BY YUSUF BABALOLA |
Private jet owners have continue to flout federal government’s directive banning privately registered aircraft from involving in commercial charter operation as the business still persist unchecked across the nation’s airports.
The Nigerian Civil Aviation Authority (NCAA), had in 2020 banned charter services with privately-registered aircraft thereby threatening to ground such aircraft when used for charter or revoke the operating licence of anyone that disobeyed the directive.
NCAA, in the circular, had said aircraft listed under OPS SPECS PART G (commercial wet lease) that is either in non-compliance or in violation of any part thereof of NCAR (Nigerian Civil Aviation Regulation) Part 22.214.171.124(b) shall be grounded with effect from Monday 29, June, 2020 (today) at about 800Z (8a.m).
But, despite the warning from the apex regulatory agency in the aviation sector, privately registered aircraft still operate commercial charter operation across the country unabated.
Confirming the development when executive of the League of Aviation and Airport Correspondents (LAAC), paid a courtesy visit on the chairman, West Link Airlines, Capt. Ibrahim Mshelia on Monday, he said government is losing huge revenue to the illegal act.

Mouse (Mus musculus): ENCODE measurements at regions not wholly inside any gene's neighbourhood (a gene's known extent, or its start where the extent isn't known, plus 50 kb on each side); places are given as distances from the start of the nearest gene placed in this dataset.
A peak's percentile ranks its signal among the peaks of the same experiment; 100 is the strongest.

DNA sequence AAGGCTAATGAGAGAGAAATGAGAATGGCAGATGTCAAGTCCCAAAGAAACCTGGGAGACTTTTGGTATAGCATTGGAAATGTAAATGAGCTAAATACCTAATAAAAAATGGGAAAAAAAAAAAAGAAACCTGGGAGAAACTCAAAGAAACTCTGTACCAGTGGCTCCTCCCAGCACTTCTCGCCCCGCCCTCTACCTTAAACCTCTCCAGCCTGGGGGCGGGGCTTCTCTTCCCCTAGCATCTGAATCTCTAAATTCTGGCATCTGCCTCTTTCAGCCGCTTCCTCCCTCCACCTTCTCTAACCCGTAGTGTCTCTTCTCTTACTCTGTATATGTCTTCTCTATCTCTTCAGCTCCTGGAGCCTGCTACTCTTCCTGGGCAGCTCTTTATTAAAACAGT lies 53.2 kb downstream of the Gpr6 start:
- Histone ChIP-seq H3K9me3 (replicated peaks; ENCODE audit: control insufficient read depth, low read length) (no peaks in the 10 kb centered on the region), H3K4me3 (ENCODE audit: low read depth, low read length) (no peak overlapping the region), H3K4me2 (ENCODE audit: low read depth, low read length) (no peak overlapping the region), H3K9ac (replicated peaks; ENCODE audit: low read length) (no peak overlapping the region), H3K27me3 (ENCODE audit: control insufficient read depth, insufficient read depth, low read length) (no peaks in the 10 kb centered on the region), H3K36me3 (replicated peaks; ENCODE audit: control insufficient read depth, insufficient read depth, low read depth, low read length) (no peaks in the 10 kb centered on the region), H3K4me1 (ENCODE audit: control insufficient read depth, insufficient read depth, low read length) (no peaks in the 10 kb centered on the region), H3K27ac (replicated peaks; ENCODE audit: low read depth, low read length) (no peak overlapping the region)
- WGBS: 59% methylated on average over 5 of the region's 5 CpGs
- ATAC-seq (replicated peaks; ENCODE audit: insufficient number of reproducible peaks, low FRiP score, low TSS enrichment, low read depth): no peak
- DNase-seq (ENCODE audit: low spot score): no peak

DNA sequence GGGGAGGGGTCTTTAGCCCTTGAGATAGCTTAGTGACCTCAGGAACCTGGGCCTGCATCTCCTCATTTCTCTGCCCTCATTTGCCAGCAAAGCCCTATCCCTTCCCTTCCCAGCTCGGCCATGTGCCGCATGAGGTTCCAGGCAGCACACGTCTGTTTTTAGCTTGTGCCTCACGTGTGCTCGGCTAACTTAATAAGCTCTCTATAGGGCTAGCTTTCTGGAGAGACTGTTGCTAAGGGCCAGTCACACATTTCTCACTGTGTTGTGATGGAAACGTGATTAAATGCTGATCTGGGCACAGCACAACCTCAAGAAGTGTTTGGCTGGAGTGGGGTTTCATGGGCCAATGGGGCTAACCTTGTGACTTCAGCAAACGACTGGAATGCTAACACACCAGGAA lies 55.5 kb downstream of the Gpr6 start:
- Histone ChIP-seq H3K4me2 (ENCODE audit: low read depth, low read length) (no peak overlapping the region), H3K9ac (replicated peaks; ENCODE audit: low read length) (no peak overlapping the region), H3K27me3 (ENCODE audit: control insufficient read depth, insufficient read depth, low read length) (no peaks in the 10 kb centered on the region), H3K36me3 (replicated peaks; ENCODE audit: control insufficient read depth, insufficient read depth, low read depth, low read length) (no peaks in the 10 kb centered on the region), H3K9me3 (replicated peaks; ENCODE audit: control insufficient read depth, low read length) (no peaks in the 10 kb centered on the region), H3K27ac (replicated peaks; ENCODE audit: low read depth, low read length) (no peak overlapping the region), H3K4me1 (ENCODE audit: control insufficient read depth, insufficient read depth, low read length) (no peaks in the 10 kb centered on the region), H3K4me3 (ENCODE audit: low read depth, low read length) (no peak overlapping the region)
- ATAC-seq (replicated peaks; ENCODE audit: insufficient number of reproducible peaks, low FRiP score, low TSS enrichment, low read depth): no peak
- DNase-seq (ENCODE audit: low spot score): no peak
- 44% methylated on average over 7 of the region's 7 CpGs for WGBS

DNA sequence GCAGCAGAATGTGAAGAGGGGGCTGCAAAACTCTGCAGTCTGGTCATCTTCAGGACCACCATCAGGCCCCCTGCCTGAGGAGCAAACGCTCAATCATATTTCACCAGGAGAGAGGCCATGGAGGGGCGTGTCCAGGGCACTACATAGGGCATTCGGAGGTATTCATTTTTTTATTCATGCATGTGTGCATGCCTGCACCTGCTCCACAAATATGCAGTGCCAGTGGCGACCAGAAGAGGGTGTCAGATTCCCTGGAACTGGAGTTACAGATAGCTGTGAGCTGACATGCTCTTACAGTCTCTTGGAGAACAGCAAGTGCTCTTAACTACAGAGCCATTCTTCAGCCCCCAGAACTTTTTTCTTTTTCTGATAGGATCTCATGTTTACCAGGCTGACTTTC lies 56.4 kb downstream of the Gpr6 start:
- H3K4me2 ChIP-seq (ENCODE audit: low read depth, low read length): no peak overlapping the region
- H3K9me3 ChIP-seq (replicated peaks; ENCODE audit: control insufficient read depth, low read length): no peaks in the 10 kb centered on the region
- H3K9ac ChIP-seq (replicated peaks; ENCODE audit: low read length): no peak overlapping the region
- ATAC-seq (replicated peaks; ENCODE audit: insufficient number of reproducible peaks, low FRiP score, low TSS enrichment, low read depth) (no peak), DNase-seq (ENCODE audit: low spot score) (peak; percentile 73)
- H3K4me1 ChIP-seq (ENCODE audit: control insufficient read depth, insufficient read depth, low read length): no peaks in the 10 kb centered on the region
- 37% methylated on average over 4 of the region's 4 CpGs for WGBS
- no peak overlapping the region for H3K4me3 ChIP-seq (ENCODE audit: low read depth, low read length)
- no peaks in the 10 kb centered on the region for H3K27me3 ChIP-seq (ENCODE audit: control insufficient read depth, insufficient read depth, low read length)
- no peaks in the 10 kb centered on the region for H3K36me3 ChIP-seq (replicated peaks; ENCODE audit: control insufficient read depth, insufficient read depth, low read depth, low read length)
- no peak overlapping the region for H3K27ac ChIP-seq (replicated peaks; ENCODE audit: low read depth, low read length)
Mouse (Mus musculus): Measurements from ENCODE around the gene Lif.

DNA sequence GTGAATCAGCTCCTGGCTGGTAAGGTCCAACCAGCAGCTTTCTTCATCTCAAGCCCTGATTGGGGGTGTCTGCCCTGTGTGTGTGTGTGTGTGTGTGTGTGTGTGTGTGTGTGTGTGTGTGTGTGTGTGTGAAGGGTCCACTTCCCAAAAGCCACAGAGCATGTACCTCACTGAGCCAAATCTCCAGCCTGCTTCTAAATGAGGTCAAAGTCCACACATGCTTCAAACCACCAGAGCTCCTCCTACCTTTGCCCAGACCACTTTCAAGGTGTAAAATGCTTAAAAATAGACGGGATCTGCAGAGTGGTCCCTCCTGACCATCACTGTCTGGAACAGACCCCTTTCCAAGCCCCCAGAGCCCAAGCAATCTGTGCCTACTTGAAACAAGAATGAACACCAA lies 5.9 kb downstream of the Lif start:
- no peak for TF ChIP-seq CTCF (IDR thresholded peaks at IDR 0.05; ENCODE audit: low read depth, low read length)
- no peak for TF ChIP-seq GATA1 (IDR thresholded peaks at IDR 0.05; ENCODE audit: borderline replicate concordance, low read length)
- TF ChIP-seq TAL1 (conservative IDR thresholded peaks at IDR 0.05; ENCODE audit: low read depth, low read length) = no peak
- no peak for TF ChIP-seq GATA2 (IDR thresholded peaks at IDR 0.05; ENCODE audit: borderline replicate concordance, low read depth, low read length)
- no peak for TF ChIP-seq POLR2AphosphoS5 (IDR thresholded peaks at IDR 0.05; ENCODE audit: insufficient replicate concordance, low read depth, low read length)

Mshelia queried why a private jet will take off from an airport three ro four times in a day if not involved in commercial charter operation.
According to him, “I can tell you that it is true because as a certified operator, I know most of the passengers who are regular, but there was a time some of them complained to me that I charge more, but they he had got it cheaper. One of them told me the name of the airline, but I told him that I don’t know which certified airline will charge you less than what I am charging you.
“If the airline is charging lesser, maybe it is not going to the market to buy the same fish I am selling. He might be buying the fish free and cooking the same pepper soup for you.”
Capt. Mshelia, however, urged the NCAA to engage the Department of State Service (DSS) to fish out private airlines involving in the act because of its implications on the economy.
“The fact is government should be more worried because it is losing a lot of revenues. I pay the 5 per cent Ticket Sales Charge (TSC), even if I don’t have the cash with me, I owe it and I must pay it and I can’t jump it. But, those that are doing these sharp practices are not captured in the NCAA data. So, NCAA cannot go after them,” he stressed.